Building an SEO Machine with Kevin Indig of Atlassian

Posted on November 27, 2018

What we cover in Episode 19

Atlassian is a growth machine, valued at over $10 billion with near 132k customers; their path is one all software companies would like to follow.

Like any high growth company, Atlassian has leaned into Google generating over 2 million organic visits each month (source: Ahrefs).

In this episode, we talk to Kevin Indig, head of technical SEO for Atlassian on what they’ve done to make Google a principal source of growth.

      

Happy Growing!

1. You should tie the output of SEO to business goals

 

A lot of challenges you find in scale-ups across different teams are often caused by having the wrong goals, or goals that don’t create the right behaviors from people on the team.

Goals create focus, so not setting the right goals results in a focus on the wrong things.

“Goals are what helps to set the right priorities across everything you do. Whether that’s your personal goals or work-related goals”.

For example, focusing on just SEO traffic isn’t a good goal. You could easily increase traffic without having any real impact on the business. Instead, setting a goal on the number of conversions or amount of revenue you expect to generate is a better goal more aligned with the company goals.

Another essential part of setting the correct goals for an SEO team is their goals often cross multiple teams, and those teams need to collaborate on SEO to be successful.

So, how does Atlassian manage this?

“SEO at Atlassian is integrated horizontally and not vertically, so it’s more of a consulting function. We manage SEO for ten products across all countries, and we have a mix of our own goals and shared goals with other teams. 50% of our time is spent working with other product managers to help them hit their goals, and 50% is spent on projects we initiate.”

 

2. Your SEO strategy should be a mix of proactivity and reactivity

 

Atlassian is a multi-product company where each product manager has their own goals around new user acquisition. How do Kevin and his team manage their wants, along with the overarching SEO goals like getting more traffic and signups?

“Every quarter we sit down with everybody who wants anything from SEO, it’s called our ‘Quarterly Planning Process.’. We invite all product managers, and other stakeholders who have asks from us. They provide us with context on what they need, and we give an estimation of how big of a task that could be, and we also consider the importance of their goal on the business.”

Kevin also looks at how big of a task is it and what resources they need from other teams to be successful, for example, a technical fix may require very little concerning resources, but other tasks may need developers, writers, and designers.

At the end of this process, Kevin and his team have a stack rank of the critical projects they’re going to work on for other stakeholders (reactive) but also leaves a suitable buffer for projects they want to initiate (proactive). The projects they launch are all focused on their north star metric, which is conversions from organic traffic.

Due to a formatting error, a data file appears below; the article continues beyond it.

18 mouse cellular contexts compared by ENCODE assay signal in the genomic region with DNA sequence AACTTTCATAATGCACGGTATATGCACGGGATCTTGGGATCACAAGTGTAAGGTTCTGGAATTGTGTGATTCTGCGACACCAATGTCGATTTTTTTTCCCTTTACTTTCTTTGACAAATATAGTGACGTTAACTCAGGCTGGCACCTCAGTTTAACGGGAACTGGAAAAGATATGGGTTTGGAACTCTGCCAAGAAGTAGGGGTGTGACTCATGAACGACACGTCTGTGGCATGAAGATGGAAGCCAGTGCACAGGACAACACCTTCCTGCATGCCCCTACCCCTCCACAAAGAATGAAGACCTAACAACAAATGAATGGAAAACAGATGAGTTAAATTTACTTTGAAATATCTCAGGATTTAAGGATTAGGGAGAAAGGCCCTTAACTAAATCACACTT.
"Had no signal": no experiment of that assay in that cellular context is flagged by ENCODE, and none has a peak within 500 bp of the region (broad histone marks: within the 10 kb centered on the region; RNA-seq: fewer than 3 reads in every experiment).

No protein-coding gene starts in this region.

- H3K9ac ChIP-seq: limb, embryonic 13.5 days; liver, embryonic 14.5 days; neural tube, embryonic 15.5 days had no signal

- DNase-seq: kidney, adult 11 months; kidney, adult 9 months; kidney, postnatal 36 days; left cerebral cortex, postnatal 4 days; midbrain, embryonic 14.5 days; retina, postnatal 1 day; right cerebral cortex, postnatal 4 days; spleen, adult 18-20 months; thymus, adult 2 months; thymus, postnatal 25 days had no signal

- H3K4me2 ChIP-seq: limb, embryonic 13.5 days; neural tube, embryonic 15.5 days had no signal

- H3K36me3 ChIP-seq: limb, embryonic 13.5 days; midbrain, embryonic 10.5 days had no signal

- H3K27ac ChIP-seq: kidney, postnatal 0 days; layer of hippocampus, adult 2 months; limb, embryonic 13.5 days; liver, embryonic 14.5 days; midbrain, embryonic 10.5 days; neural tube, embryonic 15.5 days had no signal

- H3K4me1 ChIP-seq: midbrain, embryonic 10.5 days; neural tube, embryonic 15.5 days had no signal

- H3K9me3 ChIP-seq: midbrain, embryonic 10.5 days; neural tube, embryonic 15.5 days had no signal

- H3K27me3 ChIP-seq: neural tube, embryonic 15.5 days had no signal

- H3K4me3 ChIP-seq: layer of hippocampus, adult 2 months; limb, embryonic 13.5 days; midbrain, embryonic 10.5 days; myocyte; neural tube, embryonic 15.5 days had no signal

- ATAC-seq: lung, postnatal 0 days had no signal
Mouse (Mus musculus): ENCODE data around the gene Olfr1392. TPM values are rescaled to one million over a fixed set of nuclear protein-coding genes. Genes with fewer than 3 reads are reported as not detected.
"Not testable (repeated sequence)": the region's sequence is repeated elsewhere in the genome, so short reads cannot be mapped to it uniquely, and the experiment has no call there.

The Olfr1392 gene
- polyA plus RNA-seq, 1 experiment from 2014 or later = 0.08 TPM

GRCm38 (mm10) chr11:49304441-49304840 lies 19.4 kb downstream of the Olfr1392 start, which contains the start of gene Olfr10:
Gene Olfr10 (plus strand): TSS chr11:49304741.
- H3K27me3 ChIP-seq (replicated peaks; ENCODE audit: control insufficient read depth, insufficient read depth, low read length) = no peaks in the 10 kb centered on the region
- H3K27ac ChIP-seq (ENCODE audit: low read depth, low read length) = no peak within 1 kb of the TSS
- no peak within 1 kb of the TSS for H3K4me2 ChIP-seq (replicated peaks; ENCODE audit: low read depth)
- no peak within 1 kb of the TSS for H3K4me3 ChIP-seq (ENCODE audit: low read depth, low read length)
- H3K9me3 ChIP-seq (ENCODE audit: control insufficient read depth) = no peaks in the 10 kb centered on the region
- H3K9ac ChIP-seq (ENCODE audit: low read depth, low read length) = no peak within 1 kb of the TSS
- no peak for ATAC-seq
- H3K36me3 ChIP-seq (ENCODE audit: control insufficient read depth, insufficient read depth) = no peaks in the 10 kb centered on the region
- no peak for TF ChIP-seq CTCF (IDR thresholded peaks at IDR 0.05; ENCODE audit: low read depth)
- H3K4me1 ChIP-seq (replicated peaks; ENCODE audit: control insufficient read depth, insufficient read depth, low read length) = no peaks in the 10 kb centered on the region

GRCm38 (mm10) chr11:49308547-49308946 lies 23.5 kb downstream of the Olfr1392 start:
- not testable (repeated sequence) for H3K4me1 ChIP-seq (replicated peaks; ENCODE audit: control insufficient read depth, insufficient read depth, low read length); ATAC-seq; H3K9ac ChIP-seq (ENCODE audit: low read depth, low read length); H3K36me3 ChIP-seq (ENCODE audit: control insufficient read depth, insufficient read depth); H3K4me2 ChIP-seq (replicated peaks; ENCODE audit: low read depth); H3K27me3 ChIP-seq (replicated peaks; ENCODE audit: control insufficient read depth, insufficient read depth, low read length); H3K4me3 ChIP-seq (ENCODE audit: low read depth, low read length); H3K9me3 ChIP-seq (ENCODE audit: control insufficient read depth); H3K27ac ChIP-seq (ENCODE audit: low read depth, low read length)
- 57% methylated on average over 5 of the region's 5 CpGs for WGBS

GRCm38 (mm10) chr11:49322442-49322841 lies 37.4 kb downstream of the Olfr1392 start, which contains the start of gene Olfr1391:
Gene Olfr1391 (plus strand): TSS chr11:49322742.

A crucial part of Kevin and his team’s role is the education of those stakeholders on SEO, so the quality of the requests they receive get better over time:

“We make a real effort to educate everybody in the company about SEO. We provide writer workshops, technical workshops, design workshops. We document all of our work and turn it into tutorials, and guides we add to our internal knowledge base, so the better of a job we do educate everyone, the better the asks we get.”




3. Great SEO research focuses on user intent

 

Researching the user intent of keywords plays a vital role in understanding which ones are the right ones for you to target.

There are four groupings that most keyword intent can be grouped by:

“Officially Google distinguishes between four user intents. You want to search for some information, you want to navigate to a location, you want to navigate to a certain website, or you want to purchase something.”

If I’m researching a keyword and search for it on Google, I can see what Google thinks the intent for that keyword is by the what kind of content it returns, informational, transactional, etc.

The problem is how you do this at scale? If you’re trying to research thousands of keywords:

“The best way to research the user intent of keywords is by looking at the knowledge graph, the answer boxes, shopping ads and all the other types of results Google returns. It’s an accurate way to determine the user intent of a search term. So, if you can look at the search features that get returned for each keyword, you’re able to scale up the identification of user intent and decide whether you can fulfill it or not vs. what currently exists.”

The podcast provides a more in-depth look at these topics, so if you enjoyed reading the above, please do give it a listen.

And until next time,

Happy Growing!

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